Gilge, S.: Quality Assurance of long-term CO Measurements, Poster at Joint WMO/GAW-Accent Workshop, EMPA Duebendorf, Switzerland, (http://www.empa.ch/plugin/template/empa/*/43919), 2005.
Gomiscek, B., Ciglar, R., Scheel, H. E., and Veber, M.: Analysis of the Ozone Spring Maximum at the Krvavec Elevated TOR Site, in: Eurotrac Vol 1, Transaction: Ecology and the Environment, Volume 35, Online ISSN: 1743–3541, Print ISBN: 1-85312-678-0, edited by: Borrell, P. M., EUROTRAC-2 International Scientific Secretariat, Germany, Pages: 856, Published: 1999.
Gros, V., Bonsang, B., Martin, D., Novelli, C. P., and Kazan, V.: Carbon monoxide short term measurements at Amsterdam island: estimations of biomass burning emission rates, Chemosphere – Global Change Science, 1(1-3), 163–172, 1999.
Henne, S., Furger, M., Nyeki, S., Steinbacher, M., Neininger, B., de Wekker, S. F. J., Dommen, J., Spichtinger, N., Stohl, A., and Prévôt, A. S. H.: Quantification of topographic venting of boundary layer air to the free troposphere, Atmos. Chem. Phys., 4, 497–509, https://doi.org/10.5194/acp-4-497-2004, 2004.
Honrath, R. E., Owen, R. C., Val Martin, M., Reid, J. S., Lapina, K., Fiahlo, P., Dziobak, M. P., Kleissel, J., and Westphal, D. L.: Regional and hemispheric impacts of anthropogenic and biomass burning emissions on summertime CO and O3 in the North Atlantic lower free troposphere. J. Geophys. Res.-Atmos., 109, D24310, https://doi.org/10.1029/2004JD005147, 2004.
Jenkin, M. E., Davies, T. J., and Stedman, J. R.: The origin and day-of-week dependence of photochemical ozone episodes in the UK, Atmos. Environ., 36, 999–1012, 2002.
Jenkin, M. E.: Analysis of the sources and partitioning of oxidant in the UK. Part 1: The NOx-dependence of annual mean concentrations of nitrogen dioxide and ozone, Atmos. Environ., 38, 5117–5129, 2004.
Jenkin, M. E.: Trends in ozone concentration distributions in the UK since 1990: Local, regional and global influences, Atmos. Environ., 42, 5434–5445, 2008.
Jonson, J. E., Simpson, D., Fagerli, H., and Solberg, S.: Can we explain the trends in European ozone levels?, Atmos. Chem. Phys., 6, 51–66, https://doi.org/10.5194/acp-6-51-2006, 2006.
Kaiser, A., Scheifinger, H., Weiss, A., Gilge, S., Ries, L., Cemas, D., and Jesenovec, B.: Transport of nitrogen oxides, carbon monoxide and ozone to the Alpine Global Atmosphere Watch stations Jungfraujoch (Switzerland), Zugspitze and Hohenpeissenberg (Germany), Sonnblick (Austria) and Mt. Krvavec (Slovenia), Atmos. Environ., 41, 9273–9287, https://doi.org/10.1016/j.atmosenv.2007.09.027, 2007.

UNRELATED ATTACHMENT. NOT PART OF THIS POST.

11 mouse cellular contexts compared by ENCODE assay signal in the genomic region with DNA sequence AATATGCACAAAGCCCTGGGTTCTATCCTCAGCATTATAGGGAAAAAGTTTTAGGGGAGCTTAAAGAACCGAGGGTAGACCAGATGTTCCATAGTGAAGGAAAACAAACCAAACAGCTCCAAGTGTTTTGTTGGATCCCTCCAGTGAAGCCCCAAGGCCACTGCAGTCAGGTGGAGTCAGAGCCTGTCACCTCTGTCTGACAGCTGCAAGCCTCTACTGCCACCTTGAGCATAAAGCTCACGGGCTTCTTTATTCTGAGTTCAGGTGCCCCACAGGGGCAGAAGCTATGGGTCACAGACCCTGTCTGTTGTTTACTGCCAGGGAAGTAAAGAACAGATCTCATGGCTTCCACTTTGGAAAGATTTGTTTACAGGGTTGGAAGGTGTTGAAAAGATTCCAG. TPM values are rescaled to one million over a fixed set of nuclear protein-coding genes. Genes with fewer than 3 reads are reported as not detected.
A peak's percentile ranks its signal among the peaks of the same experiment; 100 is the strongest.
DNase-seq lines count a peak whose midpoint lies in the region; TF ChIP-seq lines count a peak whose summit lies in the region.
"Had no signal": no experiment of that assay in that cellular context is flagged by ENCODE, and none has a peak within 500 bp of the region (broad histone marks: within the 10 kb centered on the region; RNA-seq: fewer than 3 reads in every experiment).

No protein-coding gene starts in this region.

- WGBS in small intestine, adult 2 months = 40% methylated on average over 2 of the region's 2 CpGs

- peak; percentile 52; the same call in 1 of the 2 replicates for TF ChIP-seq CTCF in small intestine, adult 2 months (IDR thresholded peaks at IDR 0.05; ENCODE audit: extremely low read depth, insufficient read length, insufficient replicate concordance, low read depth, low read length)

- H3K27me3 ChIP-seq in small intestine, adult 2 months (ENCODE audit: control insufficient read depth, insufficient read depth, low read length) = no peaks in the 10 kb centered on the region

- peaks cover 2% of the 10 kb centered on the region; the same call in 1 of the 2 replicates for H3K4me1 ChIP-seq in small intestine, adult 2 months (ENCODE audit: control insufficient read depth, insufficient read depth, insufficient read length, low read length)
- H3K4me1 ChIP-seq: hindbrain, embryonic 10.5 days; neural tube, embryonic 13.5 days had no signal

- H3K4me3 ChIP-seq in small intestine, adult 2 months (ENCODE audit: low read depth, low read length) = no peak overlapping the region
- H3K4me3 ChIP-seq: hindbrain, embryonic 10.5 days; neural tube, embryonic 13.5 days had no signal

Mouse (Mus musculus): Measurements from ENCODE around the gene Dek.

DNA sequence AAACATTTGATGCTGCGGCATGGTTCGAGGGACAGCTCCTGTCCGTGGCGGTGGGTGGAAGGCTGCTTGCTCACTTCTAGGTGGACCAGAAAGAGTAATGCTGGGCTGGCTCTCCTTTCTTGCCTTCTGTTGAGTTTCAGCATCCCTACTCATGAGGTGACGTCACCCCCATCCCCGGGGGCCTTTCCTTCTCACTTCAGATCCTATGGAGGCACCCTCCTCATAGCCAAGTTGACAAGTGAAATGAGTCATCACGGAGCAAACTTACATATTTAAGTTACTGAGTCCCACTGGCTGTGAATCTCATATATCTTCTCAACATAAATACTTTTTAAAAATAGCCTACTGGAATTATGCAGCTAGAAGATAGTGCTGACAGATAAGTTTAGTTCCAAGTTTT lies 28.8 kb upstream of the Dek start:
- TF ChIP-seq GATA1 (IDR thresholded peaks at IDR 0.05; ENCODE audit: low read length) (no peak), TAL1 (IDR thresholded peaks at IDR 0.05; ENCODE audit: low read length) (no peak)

Meszaros, T., Haszpra, L., and Gelencser, A.: Tracking changes in carbon monoxide budget over Europe between 1995 and 2000, Atmos. Environ., 39, 7297–7306, 2005.
Monks, P. S.: A review of the observations and origins of the spring ozone maximum, Atmos. Environ., 34, 3545–3561, 2000.
Naja, M., Akimoto, H., and Staehelin, J.: Ozone in background and photochemically aged air over central Europe: Anlysis of longterm ozonesonde data from Hohenpeissenberg and Payerne, J. Geophys. Res., 108(D2), 4063–4073, 2003.
Novelli, P. C., Masarie, K. A., Lang, P. M., Hall, B. D., Myers, R. C., and Elkins, J. W.: Re-analysis of tropospheric CO trends: Effects of the 1997–1998 wild fires, J. Geophys. Res.-Atmos., 108, 4464, https://doi.org/4410.1029/2002JD003031, 2003.
Oltmans, S., Lefohn, A., Harris, J., Galbally, I., Scheel, H., Bodeker, G., Brunke, E., Claude, H., Tarasick, D., Johnson, B., Simmonds, P., Shadwick, D., Anlauf, K., Schmidlin, F., Fujimoto, T., Akagi, K., Meyer, C., Nichol, S., Davies, J., Redondas, A., and Cuevas, E.: Long-term changes in tropospheric ozone, Atmos. Environ., 40, 3156–3173, 2006.
Ordónez, C., Mathis, H., Furger, M., Henne, S., Hüglin, C., Staehelin, J., and Prévôt, A. S. H.: Changes of daily surface ozone maxima in Switzerland in all seasons from 1992 to 2002 and discussion of summer 2003, Atmos. Chem. Phys., 5, 1187–1203, https://doi.org/10.5194/acp-5-1187-2005, 2005.
Pfister, G., Petron, G., Emmons, L. K., Gille, J. C., Edwards, D. P., Lamarque, J. F., Attie, J. L., Granier, C., and Novelli, P. C.: Evaluation of CO simulations and the analysis of the CO budget for Europe, J. Geophys. Res.-Atmos., 109, https://doi.org/10.1029/2004JD004691, 2004.
Reimann, S., Vollmer, M. K., Folini, D., Steinbacher, M., Hill, M., Buchmann, B., Zander, R., and Mahieu, E.: Observations of Anthropogenic Halocarbons at the High-Alpine site of Jungfraujoch for assessment of trends and European sources, Sci. Total Environ., 391, 224–231, 2008.
Ribas, A. and Penuelas, J.: Temporal patterns of surface ozone levels in different habitats of the North Western Mediterranean basin, Atmos. Environ., 38, 985–992, 2004.
Sachs, L., Angewandte Statistik: Anwendung statistischer Methoden, 7. Aufl., Springer Verlag berlin Heidelberg, 1992, ISBN 3-540-52085-6.